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Alert for St James as consumers shun shops

St James Quarter

St James Quarter will open in early 2021

Shoppers are showing an increasing reluctance to return to Britain’s high streets as Covid restrictions drive more consumers online.

A decline in footfall in recent years has been exacerbated by the coronavirus and the latest figures show that is likely to accelerate, just weeks before Britain’s biggest new shopping complex – Edinburgh’s St James Quarter – is due to open.

The number of shoppers who are unlikely to return to their normal frequency of visits to the high street has risen from 25.5% in June to 46.7% this month, according to online booking and customer engagement platform Appointedd.

It conducted the two surveys to track any changes in how the public feel about in-store shopping since living with Covid-19.

The number who planned to shop locally rose from 45.3% in June to 64%, though this may have been influenced by the tightened restrictions on people’s ability to travel from one local authority area to another.

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Appointedd founder and CEO Leah Hutcheon, said: “When we conducted the first survey shoppers and retailers were just getting to grips with social distancing and were introducing new measures to help people shop safely.

“It’s interesting to see just how much consumers have embraced new ways to shop. Our Appointedd virtual and online services are now used by three times as many retailers as at the start of 2020.”

Christmas shopping has been severely impacted by the pandemic with the number of shoppers down by 40% on Christmas Eve.

Boxing Day footfall was even worse, down 87% year-on-year, according to Sensormatic’s retail data from ShopperTrak, with high street shopper numbers down by 92% compared to 2019. 

The plummeting footfall figures were due to tightened covid-19 restrictions, forcing non-essential retail businesses to close in the toughest lockdown areas, but also the decision by many retailers, including Aldi, Asda, John Lewis, M&S and Home Bargains, to close their stores on Boxing Day.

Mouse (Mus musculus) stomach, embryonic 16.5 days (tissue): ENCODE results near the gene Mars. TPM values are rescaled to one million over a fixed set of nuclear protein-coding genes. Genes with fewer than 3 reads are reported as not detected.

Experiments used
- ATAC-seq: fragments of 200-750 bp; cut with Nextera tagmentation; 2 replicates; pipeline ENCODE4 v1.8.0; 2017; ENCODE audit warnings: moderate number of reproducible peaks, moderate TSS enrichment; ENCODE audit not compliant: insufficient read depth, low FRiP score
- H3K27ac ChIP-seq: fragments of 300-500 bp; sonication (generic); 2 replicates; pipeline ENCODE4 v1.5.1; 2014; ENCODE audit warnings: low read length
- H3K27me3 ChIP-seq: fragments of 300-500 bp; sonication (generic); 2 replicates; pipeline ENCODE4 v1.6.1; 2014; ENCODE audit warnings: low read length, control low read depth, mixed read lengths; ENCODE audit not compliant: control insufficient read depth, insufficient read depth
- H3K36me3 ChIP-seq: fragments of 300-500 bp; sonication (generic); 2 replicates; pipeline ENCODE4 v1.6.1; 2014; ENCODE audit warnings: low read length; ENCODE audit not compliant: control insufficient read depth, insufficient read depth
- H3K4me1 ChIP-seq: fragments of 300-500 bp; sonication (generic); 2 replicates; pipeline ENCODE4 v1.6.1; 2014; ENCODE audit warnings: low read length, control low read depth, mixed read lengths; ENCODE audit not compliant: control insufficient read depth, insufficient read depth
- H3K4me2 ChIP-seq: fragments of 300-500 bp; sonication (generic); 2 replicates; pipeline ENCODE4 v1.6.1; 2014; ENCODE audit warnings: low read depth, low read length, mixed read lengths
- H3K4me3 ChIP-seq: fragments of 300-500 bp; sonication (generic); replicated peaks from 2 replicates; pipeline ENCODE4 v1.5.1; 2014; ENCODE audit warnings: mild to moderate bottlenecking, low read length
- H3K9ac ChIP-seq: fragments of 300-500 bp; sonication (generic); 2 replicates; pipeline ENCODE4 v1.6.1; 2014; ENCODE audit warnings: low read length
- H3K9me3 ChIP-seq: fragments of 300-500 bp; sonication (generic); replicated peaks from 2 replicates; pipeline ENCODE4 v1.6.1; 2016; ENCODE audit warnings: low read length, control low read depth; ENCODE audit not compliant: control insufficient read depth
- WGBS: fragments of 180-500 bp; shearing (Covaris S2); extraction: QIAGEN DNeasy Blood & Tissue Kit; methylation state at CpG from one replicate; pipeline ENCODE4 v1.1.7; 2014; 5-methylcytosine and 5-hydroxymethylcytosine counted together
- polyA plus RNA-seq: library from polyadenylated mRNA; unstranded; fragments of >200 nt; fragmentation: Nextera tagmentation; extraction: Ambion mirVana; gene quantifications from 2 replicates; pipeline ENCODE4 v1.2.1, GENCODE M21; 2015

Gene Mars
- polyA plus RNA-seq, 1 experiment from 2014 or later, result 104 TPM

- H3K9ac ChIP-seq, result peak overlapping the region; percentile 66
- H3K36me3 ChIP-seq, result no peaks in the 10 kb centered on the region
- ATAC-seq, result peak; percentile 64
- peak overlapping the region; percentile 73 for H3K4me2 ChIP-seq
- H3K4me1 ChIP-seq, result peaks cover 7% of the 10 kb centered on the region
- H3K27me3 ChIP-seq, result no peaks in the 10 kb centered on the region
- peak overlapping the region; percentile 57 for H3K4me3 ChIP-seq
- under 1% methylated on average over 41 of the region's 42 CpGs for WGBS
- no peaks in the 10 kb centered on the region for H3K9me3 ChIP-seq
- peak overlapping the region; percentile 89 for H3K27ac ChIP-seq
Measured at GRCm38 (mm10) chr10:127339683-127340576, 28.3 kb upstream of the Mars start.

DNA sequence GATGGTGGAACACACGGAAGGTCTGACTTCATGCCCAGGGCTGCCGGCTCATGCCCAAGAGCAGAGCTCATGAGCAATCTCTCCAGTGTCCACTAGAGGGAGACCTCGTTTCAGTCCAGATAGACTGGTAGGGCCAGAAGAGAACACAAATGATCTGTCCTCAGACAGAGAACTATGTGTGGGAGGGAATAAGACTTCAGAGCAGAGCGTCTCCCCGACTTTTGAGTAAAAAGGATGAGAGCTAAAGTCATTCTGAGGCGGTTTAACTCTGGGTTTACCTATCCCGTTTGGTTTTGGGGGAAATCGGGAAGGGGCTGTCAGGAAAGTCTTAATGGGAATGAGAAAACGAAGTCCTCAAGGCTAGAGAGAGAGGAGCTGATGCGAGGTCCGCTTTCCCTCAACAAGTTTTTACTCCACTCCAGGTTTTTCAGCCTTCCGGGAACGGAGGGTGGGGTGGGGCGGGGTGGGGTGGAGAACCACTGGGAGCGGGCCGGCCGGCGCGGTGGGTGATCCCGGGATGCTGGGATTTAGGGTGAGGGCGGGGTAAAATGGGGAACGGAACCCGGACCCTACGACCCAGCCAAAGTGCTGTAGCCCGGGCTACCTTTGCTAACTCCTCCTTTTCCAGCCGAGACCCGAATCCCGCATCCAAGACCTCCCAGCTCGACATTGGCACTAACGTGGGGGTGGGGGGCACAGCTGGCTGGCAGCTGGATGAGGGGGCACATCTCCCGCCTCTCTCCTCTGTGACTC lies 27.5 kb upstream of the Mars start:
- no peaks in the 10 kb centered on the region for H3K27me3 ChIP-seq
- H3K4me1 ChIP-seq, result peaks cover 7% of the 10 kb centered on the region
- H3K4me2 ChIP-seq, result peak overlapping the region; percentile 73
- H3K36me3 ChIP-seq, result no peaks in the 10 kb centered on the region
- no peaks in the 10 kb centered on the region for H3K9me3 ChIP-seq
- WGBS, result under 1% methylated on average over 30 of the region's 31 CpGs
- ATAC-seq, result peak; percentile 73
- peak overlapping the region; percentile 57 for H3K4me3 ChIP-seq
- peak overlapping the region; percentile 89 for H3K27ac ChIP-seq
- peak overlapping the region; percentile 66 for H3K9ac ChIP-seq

Glasgow, in the strictest Scottish tier of restrictions, saw the biggest fall in shopper counts across the UK, down 99.7% compared to 2019.

Even in areas where non-essential retail remained open, footfall struggled. Liverpool saw footfall down 67% year-on-year, while in Leeds shopper numbers were down 66%.  London footfall dropped 99.2%, Portsmouth dipped 99.5% and Cardiff’s shoppers numbers fell 98.4%.

Multrees Walk, shop, retail, Edinburgh

Footfall fell sharply on Christmas Eve (pic: (Terry Murden)

Diane Wehrle, insights director at Springboard, said: “Since the start of the pandemic, the retail industry has been heavily impacted and retailers have had to adapt more than ever before.

Five of the 12 biggest regional cities – which account for 45% of footfall across all regional cities – have been in the highest tiers of lockdown.

The shift in consumer shopping habits will concern high streets struggling to cope with the drop off in trade. It also comes at a sensitive time for Edinburgh’s £1 billion St James Quarter which is scheduled to open in the Spring.

The St James Quarter, which was due to open in October, is one of the biggest construction projects in Europe and when it was conceived it aimed to transform the capital’s retail offering.

It continues to attract tenants, including some brands which are new to the city and to Scotland, and the owners believe this is a vote of confidence that will ensure it succeeds.

There is also a substantial restaurant offering and the hospitality sector will be hoping that the current lockdown measures are behind us by Easter when they are due to open.

However, experts today warned that the repeated lockdowns and social distancing rules could last until May or even into the summer of 2021.

Dr Simon Clarke, a microbiologist at the University of Reading, told MailOnline he expected lockdown rules would keep going ‘until April or May’ before the effects of mass vaccination would be strong enough to relax restrictions.

Dr Gabriel Scally, a doctor and public health professor at the University of Bristol, said he expects the rules to carry on for “months and months”, with some form of national lockdown inevitable because even Tier 4 “doesn’t seem to be working”.



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